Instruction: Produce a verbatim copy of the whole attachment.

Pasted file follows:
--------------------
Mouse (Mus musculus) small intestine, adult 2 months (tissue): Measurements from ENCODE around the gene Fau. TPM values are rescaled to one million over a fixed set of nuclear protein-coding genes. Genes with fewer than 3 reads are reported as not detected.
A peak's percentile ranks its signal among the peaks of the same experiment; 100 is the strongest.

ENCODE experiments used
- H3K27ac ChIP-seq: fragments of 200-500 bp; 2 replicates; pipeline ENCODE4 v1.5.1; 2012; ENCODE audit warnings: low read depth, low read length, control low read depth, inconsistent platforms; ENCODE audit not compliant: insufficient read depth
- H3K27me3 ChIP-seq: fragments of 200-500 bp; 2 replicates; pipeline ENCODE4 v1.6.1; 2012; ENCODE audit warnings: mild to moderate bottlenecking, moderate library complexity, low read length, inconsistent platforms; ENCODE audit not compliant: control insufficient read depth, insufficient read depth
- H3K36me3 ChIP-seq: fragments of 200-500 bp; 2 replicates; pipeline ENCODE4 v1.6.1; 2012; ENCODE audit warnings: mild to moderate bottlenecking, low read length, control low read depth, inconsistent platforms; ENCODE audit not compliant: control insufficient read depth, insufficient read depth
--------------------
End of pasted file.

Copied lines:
Mouse (Mus musculus) small intestine, adult 2 months (tissue): Measurements from ENCODE around the gene Fau. TPM values are rescaled to one million over a fixed set of nuclear protein-coding genes. Genes with fewer than 3 reads are reported as not detected.
A peak's percentile ranks its signal among the peaks of the same experiment; 100 is the strongest.

ENCODE experiments used
- H3K27ac ChIP-seq: fragments of 200-500 bp; 2 replicates; pipeline ENCODE4 v1.5.1; 2012; ENCODE audit warnings: low read depth, low read length, control low read depth, inconsistent platforms; ENCODE audit not compliant: insufficient read depth
- H3K27me3 ChIP-seq: fragments of 200-500 bp; 2 replicates; pipeline ENCODE4 v1.6.1; 2012; ENCODE audit warnings: mild to moderate bottlenecking, moderate library complexity, low read length, inconsistent platforms; ENCODE audit not compliant: control insufficient read depth, insufficient read depth
- H3K36me3 ChIP-seq: fragments of 200-500 bp; 2 replicates; pipeline ENCODE4 v1.6.1; 2012; ENCODE audit warnings: mild to moderate bottlenecking, low read length, control low read depth, inconsistent platforms; ENCODE audit not compliant: control insufficient read depth, insufficient read depth